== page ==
When the Securities and Exchange Commission lifted the ban on general solicitation and general advertising for private offerings of securities, can marketing blitzes on Twitter and other social media sites be far behind?
It is not likely that we will see hedge funds aggressively touting investments on Twitter, or on bus shelters or milk cartons any time soon, because federal regulations will limit what issuers can say in these media. Even then, hedge funds and other issuers will want to proceed cautiously, because they must comply with specific rules designed to prevent fraud.
Lifting the ban on general solicitation. For decades, start-ups, hedge funds and other companies seeking capital could only solicit investors in private offerings. These issuers could only publicly offer their shares if they registered such shares with the SEC. Further, commingled funds could only publicly offer their shares by registering with the SEC under the Investment Company Act. In either case, registration involved significant capital, disclosure, reporting and operational restrictions that start-ups and hedge funds found prohibitive.
The Jumpstart Our Business Startups Act (JOBS Act), which Congress enacted in April 2012, ordered the SEC to relax the ban on general solicitation and general advertising in certain private offerings. Among other things, this law required the SEC to adopt rules to allow issuers to make a general solicitation of investors, and to advertise, without registering with the SEC.
On July 10, 2013, the SEC published regulations implementing the JOBS Act’s mandates to ease the ban on general solicitations. While this development is welcome news to start-ups and small hedge funds that want new investors but can’t afford the costs of registering with the SEC, the rules come with some important catches. Most notably, issuers relying on the new exemption can only sell shares to “accredited investors,” that is, investors that meet minimum annual income or net worth thresholds. They must also file with the SEC “Form D,” which contains specific information about the issue and the issuer. Click here to read our client alert, Goldilocks, Porridge and General Solicitations.
General Advertising. The SEC proposed rules that would require issuers to disclose prominently certain warnings in “any written communication that constitutes a general solicitation or general advertising” of any offering that relies on the new exemption from registering shares with the SEC. Social media entries and blogs fall squarely within this category, thus creating compliance challenges for issuers that want to find investors in social media. For example, all issuers must disclose in all written communications and advertising that:
- the securities may be sold to “accredited investors;”
- the securities are being offered in reliance on an exemption from the registration requirements of the federal securities laws and thus do not have to comply with those disclosure requirements;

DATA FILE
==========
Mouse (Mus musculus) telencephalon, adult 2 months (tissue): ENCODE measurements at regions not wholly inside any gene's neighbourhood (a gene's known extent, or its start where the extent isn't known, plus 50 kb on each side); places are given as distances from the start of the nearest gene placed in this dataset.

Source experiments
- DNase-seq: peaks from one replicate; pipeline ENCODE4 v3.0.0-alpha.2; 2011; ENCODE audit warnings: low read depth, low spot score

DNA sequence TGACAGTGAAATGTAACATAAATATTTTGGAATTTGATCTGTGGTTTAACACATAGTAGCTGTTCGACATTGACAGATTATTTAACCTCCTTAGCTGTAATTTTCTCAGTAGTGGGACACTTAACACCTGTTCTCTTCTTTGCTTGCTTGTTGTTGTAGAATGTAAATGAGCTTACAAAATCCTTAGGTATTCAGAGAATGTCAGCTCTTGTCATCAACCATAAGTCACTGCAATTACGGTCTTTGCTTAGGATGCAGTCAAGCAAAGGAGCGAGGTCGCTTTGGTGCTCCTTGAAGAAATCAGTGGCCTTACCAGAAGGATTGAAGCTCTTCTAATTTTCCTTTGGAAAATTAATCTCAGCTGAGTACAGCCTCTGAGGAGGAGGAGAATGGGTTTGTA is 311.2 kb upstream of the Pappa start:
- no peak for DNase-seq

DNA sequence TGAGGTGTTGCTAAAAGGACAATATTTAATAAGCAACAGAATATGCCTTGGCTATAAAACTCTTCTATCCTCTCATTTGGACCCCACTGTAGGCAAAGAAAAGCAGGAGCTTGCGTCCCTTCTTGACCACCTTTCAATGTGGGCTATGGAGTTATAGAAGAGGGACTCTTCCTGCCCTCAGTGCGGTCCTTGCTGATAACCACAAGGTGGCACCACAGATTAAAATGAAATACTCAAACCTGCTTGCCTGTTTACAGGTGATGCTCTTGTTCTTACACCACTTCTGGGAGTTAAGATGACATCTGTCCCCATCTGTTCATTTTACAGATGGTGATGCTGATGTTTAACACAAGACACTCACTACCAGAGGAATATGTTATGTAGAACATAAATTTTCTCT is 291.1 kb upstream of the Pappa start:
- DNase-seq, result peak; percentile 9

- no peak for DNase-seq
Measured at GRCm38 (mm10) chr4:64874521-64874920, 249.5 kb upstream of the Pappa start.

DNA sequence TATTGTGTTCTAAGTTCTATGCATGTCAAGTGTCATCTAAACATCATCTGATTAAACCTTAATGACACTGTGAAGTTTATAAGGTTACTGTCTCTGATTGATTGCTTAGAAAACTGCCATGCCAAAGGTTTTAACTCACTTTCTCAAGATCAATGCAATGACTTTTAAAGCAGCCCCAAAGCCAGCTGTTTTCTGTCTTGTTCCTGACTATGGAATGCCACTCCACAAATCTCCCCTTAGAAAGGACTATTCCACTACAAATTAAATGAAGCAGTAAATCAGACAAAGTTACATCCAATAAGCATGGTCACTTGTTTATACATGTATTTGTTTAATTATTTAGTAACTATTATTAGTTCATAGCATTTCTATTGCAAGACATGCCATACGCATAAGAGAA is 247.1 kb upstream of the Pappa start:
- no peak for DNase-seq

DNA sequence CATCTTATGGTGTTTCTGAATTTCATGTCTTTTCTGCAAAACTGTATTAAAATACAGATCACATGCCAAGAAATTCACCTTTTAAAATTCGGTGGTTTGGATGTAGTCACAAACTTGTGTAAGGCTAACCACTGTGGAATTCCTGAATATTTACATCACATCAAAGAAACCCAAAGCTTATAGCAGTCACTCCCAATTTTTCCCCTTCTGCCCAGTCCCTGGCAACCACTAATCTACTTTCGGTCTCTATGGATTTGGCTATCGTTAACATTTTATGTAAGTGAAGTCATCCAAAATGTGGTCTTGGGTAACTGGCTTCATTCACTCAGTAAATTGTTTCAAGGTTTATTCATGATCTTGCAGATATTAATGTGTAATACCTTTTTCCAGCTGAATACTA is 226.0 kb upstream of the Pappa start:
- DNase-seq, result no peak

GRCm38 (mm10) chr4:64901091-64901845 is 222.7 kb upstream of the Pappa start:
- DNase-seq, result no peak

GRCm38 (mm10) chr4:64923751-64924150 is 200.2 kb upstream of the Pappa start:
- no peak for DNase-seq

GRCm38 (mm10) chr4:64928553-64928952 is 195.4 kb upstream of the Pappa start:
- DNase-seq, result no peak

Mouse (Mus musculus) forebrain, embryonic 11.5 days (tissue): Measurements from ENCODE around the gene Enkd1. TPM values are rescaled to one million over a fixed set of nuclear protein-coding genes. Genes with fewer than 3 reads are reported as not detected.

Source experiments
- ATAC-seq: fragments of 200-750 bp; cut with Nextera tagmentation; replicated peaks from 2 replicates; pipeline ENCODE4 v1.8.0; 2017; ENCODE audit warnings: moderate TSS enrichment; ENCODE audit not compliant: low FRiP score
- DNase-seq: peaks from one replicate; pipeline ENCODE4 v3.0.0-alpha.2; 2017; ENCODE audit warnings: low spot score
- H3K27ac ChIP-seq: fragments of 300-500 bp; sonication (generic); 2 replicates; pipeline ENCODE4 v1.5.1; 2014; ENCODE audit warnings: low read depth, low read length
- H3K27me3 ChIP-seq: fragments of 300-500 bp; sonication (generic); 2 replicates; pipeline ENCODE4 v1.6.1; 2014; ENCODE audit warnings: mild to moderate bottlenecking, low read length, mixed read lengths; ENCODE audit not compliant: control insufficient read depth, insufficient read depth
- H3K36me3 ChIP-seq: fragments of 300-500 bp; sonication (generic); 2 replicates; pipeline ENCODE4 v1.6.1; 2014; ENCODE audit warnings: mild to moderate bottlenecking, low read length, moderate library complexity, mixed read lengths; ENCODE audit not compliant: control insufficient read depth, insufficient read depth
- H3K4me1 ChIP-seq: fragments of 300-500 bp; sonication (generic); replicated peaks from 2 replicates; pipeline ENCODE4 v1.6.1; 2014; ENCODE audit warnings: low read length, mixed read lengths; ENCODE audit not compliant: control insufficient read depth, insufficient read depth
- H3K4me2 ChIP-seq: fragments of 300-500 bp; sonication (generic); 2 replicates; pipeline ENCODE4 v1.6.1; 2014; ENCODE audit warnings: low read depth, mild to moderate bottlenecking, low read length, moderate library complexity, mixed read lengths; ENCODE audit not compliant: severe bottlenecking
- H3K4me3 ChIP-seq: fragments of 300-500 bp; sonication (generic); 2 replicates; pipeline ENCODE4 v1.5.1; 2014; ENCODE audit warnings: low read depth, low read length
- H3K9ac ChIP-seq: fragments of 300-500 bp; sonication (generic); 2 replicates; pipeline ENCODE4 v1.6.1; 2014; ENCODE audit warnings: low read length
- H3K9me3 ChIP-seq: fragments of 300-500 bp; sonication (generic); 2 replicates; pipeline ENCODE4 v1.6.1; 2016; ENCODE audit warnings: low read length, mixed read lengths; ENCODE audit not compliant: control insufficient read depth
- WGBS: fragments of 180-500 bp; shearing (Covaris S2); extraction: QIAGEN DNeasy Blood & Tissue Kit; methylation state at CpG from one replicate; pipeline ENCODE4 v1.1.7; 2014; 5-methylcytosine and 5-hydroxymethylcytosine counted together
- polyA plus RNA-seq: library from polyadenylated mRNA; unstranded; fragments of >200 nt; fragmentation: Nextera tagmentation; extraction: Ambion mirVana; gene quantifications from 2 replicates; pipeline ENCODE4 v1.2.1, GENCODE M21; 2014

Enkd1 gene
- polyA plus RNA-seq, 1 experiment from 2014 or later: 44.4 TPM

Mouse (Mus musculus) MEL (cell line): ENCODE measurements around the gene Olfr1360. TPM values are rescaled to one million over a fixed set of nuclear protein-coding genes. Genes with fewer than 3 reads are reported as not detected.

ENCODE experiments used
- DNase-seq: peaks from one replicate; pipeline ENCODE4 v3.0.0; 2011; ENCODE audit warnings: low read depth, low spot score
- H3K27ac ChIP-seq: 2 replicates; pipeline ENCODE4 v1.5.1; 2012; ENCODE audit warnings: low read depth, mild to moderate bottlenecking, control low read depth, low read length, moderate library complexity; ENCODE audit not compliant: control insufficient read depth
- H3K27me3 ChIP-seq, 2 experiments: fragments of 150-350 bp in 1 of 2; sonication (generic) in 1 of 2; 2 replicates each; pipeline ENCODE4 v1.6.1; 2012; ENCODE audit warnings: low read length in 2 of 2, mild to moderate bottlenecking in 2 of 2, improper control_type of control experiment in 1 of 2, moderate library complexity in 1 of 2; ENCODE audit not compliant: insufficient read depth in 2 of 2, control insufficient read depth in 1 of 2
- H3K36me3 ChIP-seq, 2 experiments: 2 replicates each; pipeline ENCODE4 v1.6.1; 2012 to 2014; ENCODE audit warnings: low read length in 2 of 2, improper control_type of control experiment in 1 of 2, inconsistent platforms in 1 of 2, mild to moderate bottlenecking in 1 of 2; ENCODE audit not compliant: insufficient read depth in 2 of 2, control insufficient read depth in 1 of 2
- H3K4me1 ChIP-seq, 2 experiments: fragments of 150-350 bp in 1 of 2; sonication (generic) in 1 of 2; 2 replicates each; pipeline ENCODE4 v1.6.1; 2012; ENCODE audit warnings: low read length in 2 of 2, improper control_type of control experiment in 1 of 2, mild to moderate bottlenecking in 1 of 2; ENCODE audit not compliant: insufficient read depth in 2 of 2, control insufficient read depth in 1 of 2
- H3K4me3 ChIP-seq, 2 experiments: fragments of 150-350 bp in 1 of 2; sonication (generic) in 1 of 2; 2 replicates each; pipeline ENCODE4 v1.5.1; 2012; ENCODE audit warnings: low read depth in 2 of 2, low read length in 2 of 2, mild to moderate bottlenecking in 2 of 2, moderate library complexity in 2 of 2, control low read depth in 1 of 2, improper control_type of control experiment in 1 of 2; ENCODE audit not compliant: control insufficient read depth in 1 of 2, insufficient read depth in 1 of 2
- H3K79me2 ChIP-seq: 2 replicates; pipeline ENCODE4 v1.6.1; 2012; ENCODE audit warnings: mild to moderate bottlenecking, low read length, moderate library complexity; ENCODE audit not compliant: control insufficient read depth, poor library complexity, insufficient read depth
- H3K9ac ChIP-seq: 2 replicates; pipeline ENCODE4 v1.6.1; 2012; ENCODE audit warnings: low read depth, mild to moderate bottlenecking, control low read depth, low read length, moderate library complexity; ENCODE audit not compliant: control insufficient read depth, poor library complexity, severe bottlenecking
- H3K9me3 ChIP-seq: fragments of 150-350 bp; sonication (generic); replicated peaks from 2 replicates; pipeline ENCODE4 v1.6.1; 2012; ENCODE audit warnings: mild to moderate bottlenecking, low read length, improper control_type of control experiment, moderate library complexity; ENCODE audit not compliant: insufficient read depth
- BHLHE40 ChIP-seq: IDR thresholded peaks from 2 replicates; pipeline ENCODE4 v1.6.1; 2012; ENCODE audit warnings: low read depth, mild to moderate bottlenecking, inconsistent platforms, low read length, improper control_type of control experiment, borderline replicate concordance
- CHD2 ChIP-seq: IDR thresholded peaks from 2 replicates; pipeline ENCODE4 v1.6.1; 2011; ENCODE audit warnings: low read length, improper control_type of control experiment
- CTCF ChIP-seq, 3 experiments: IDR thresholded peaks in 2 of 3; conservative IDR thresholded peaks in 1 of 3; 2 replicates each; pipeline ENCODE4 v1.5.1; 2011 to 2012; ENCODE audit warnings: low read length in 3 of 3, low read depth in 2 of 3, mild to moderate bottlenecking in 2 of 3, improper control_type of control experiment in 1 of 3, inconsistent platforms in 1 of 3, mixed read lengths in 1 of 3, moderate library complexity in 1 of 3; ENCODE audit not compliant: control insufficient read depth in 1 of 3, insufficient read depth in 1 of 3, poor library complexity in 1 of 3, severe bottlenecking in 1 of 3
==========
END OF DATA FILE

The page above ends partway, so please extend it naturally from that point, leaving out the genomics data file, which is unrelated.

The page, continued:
- the SEC has neither passed upon the merits nor approved the offering;
- the securities are subject to legal restrictions on transfer and resale and investors should not assume they will be able to resell their securities; and
- the investment involves risk.
To be sure, it will be difficult to cram these disclosures into a 140 character tweet.
Private funds. Private funds, such as hedge funds and private equity funds, must also disclose that the offering is not subject to the protections of the Investment Company Act, which regulates investments in mutual funds, ETFs and other registered pooled investment vehicles. Further, private funds that want to mention performance would also be required to disclose, in any written communication, that, among other things:
- performance data represents past performance;
- past performance does not guarantee future results;
- current performance may be lower or higher than performance data presented;
- the private fund is not required by law to follow any standard methodology when calculating and representing performance data;
- the performance of the private fund may not be directly comparable to the performance of other funds; and
- investors can call a phone number or visit a website for more current performance data.
The SEC believes that private funds should be subject to the same rules for advertising and written communications that apply to mutual funds, whether or not the private funds rely on the exemption from registration. Click here to read about the SEC’s performance advertising guidelines.
The SEC is watching. The SEC will monitor general solicitations, general advertising and social media entries posted by issuers, including private funds. This area is fertile ground for SEC enforcement proceedings. Accordingly, you should proceed with cautiously when discussing private offerings, especially in social media, where cramming in all required disclaimers may be difficult.
Federal securities regulators have published guidance for issuers, investment advisers, broker-dealers and investment companies that use social media. Click here to read our Guide to Social Media and the Securities Laws, which contains a comprehensive summary of this regulatory guidance. Click here to read our post about a recent FINRA compliance examination sweep of broker-dealer use of social media. You can listen to our presentation about use of social media by investment advisers, broker-dealers and investment companies by clicking here.